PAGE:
When you ride harder, you do increase the physiological overload; however, you need even more recovery, both between hard efforts and between hard days. You’ll get more cumulative overload if you don’t ride quite as hard, do much more volume and don’t need as much recovery. This is riding in the Sweet Spotmaximum cumulative overload.

Training in the Sweet Spot is the optimal way to build sustained power (but not peak power.) You can gauge riding in the Sweet Spot by Rate of Perceived Exertion (RPE): you’re riding harder than at a conversational pace but aren’t starting to breathe very rapidly. You should still be able to say a word or two but not more. If you’re training with power, the Sweet Spot is 93-97% of Lactate Threshold or 88–94% of FTP.

The workout:

  • Repeat 3 to 6 times [4 minutes in the Sweet Spot and 2 minutes easy]. The easy recovery part by RPE is at a conversational or slower pace, <83% of LT or <75% of FTP.

If you can do 6 reps, then progress to:

  • Repeat 3 to 6 times [5 minutes in the Sweet Spot and 2.5 minutes easy]. The easy recovery interval is always 1/2 the Sweet Spot interval.

Over several workouts build until you can do all 6 repeats, and then progress to:

  • Repeat 3 to 6 times [6 minutes in the Sweet Spot and 3 minutes easy].
  • As you progress, you can add another minute, with rest being half the total time in the Sweet Spot.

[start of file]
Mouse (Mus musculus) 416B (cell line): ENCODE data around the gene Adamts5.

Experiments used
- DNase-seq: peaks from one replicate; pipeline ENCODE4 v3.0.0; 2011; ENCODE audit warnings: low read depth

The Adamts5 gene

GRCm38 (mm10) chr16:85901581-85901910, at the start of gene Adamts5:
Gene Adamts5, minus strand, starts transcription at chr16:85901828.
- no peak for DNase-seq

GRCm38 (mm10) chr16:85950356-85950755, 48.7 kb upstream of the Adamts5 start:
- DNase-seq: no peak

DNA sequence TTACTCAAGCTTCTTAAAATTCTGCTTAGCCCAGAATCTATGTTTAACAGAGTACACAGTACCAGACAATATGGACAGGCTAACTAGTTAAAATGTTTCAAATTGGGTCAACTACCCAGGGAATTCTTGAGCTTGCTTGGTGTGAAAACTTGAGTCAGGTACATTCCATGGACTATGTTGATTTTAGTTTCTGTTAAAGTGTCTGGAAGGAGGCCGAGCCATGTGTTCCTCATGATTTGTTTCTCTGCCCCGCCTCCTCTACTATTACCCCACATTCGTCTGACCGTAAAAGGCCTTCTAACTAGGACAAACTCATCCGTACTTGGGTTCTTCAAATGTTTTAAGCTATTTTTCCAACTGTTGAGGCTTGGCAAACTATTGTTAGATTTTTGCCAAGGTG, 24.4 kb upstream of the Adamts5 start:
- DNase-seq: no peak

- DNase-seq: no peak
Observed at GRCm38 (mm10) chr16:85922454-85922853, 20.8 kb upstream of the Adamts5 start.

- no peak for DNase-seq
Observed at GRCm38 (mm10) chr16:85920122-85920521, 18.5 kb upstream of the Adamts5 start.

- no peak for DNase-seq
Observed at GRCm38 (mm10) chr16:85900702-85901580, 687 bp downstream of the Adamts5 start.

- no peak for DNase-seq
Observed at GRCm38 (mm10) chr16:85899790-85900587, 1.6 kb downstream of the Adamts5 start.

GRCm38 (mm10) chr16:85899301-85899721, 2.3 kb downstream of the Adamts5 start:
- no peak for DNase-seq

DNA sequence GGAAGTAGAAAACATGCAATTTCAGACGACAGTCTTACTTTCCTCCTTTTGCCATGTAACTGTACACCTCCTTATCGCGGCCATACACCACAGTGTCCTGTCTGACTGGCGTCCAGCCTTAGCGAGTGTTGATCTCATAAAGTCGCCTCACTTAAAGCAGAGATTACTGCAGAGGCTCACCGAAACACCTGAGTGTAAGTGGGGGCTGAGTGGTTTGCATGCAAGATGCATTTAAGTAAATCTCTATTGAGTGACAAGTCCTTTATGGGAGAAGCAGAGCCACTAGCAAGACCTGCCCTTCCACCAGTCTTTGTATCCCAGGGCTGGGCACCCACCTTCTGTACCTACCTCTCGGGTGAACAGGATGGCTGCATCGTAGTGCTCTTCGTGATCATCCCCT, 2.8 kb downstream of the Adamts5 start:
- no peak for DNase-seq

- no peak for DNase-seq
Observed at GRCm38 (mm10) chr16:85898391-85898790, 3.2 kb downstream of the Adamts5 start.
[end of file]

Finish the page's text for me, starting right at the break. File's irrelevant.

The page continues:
Additional Resources:

See my eArticle Intensity 2016: Using Perceived Exertion, a Heart Rate Monitor or Power Meter to Maximize Training Effectiveness. The eArticle provides 10 different sets of workouts for 10 different training objectives. Each set includes 5 to 10 workouts, both structured interval-type workouts and unstructured free-form workouts. Just $4.99; $4.24 for Premium Members!

Sprints

The purpose is to increase your power by improving the way your nervous system controls your muscles. In other words, you don’t need bigger or stronger muscles, you just need to use the ones you have more effectively!

A muscle is composed of motor units. A motor unit is a muscle fiber and the nerve that controls it. When you pedal, your motor units don’t naturally all fire at exactly the same time, so you’re wasting power. When you sprint, you’re demanding peak power and your body learns to coordinate the firing of all of the motor units. It’s like dialing in the timing on your car engine.

The workout:

  • Shift to a fairly hard gear, e.g., a 53 x 15, and sprint flat out for 30 seconds. If your cadence is under 60 rpm, then use a lower gear so that you’re pedaling 5 to 10 rpms faster than your normal cadence.

If you’re training by RPE your legs are screaming!

If you’re training by heart rate then ignore your HRM during the sprint — the increase in heart rate lags the increase in effort, so your HR won’t get up there until after you’ve sprinted!

If you’re training by power then try to produce the same peak power on all three sprints.

  • Shift back down and pedal until you’re fully recovered — don’t rush it — 10 minutes or more of recovery before the next sprint is fine. By RPE this recovery phase is at a conversational pace, 69 – 83% of LT or 56 – 75% of FTP.
  • Shift back to the hard gear and do another 30-second sprint. Get plenty of recovery.